Ashes to Ashes, Dust to Silicosis

Ashes to Ashes, Dust to Silicosis

It’s amazing how something as small as particles of dust can get into our lungs and cause big problems. While many of us have heard about asbestos, the similar phenomenon of silicosis hasn’t gotten quite as much attention. Yet, more than 250 U.S. workers die every year and hundreds more become disabled from silicosis.

Silica, often referred to as quartz, is a very common mineral found in many materials, including soil, sand, concrete, masonry, rock and granite. When these materials are cut, ground, crushed, exploded, chipped, drilled or otherwise disturbed, they create dust made up of crystalline silica. These bits can be inhaled into a person’s lungs, which react by developing fibrotic nodules and scarring around the trapped silica particles. As the nodules grow, breathing becomes more difficult. Exposure to silica is the only known cause of silicosis — the resulting disabling, nonreversible and sometimes fatal lung disease. Inhalation of the particles has also been associated with other diseases, such as emphysema, tuberculosis, lung cancer, bronchitis, anemia, hyperthyroidism, rheumatoid arthritis, lupus, COPD and heart problems.

The longer a person is exposed to silica, the higher their risk for developing silicosis.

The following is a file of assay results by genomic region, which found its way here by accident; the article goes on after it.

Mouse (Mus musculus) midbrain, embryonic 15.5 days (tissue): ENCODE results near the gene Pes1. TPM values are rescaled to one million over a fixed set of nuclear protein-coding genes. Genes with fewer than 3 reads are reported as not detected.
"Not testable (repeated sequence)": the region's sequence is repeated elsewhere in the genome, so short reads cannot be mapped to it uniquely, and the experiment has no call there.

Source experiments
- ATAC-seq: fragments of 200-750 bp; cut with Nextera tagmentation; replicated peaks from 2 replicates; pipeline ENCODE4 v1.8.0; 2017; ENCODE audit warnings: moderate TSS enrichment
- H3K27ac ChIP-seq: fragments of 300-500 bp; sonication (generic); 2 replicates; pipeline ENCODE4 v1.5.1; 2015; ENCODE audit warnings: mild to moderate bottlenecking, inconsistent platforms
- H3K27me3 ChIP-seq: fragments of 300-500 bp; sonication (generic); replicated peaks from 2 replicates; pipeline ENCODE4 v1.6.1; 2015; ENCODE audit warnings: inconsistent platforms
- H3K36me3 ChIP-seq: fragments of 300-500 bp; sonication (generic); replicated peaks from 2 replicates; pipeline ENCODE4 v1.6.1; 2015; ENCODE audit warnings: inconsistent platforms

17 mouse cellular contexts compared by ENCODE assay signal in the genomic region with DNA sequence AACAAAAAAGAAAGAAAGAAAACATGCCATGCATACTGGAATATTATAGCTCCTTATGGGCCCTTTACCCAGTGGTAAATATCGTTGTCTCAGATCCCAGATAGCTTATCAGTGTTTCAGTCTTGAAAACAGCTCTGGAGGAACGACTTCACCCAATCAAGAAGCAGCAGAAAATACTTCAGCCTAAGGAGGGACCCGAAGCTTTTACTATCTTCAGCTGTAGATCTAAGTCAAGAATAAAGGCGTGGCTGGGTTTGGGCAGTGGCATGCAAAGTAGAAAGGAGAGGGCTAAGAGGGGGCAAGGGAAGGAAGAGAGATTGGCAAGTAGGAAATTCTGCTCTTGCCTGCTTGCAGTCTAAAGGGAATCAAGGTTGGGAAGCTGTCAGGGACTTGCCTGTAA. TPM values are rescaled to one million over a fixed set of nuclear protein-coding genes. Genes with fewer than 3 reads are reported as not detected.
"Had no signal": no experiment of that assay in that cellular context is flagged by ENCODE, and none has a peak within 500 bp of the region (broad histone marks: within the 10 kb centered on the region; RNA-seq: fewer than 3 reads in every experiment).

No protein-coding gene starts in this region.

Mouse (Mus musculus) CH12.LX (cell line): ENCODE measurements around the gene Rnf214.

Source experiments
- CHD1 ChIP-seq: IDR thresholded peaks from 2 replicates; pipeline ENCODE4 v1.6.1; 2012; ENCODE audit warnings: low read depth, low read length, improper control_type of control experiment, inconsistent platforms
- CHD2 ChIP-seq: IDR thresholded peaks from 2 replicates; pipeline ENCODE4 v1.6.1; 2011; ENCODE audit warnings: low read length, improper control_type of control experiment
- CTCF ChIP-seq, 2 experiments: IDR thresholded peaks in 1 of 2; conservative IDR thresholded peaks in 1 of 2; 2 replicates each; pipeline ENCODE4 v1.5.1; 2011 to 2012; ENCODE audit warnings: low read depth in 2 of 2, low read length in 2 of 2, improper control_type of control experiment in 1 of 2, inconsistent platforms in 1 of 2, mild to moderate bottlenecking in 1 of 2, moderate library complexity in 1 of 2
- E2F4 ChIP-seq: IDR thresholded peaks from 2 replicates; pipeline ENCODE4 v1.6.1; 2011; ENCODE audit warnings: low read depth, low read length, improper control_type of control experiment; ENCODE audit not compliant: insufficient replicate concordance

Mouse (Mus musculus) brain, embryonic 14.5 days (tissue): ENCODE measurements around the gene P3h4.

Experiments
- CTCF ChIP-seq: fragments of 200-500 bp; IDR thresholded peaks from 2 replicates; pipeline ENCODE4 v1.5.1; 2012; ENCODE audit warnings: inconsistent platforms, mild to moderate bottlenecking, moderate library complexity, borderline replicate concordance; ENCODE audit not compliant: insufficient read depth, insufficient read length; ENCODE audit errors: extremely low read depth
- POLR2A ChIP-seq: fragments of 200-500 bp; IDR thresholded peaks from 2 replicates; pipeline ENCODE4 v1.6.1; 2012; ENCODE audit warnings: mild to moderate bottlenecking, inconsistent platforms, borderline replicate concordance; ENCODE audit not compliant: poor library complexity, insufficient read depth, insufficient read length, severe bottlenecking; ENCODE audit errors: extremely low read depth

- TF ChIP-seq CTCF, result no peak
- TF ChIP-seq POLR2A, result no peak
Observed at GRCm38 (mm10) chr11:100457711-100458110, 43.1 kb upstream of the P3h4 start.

The most common path to exposure is having worked in specific occupations, such as:

  • Construction
  • Masonry
  • Mining (especially frac sand)
  • Foundry
  • Stonecutting
  • Glass manufacturing
  • Agriculture
  • Setting and laying railroad track.

The dangers of silica dust have been public knowledge for almost 100 years; with proper safety equipment, the condition is completely preventable.

According to the Occupational Safety & Health Administration (OSHA), nearly 2 million workers in the U.S. are at risk of silica exposure, and more than 100,000 of those workers are in high-risk jobs.

While intense exposure to crystalline silica can cause silicosis within a year, it usually takes at least 10-15 years of exposure before any symptoms occur. Both OSHA and the National Institute for Occupational Safety and Health (NIOSH) have regulations requiring employers to keep worker exposures at or below a Permissible Exposure Level (PEL) during a full work shift. Yet many companies do not adequately protect their workers against the dangers of silica dust. Furthermore, there is no federal air quality standard for silica outside the workplace, leaving residents near mines, foundries and construction sites at risk, especially children, older adults and those who have respiratory diseases.

Silicosis has been known by many other names — miner’s phthisis, potter’s asthma, grinder’s rot, stonecutter’s disease — depending upon what job is involved. Given the large number of quarries here in Georgia, many of those infected with silicosis are stonecutters. Along with wearing properly fitting respirator masks, OSHA recommends that stonecutters use wet-cutting methods to keep dust down. When that’s not possible, air vacuum systems and exhaust fans should be used.

Workers who have developed lung disease, lung cancer or tuberculosis may have legal grounds to file a silicosis lawsuit against their employer. If you have questions about silicosis or other health problems that could be due to breathing silica particles, contact the Mann Law Firm at (478) 742-3381 or use this convenient online contact form.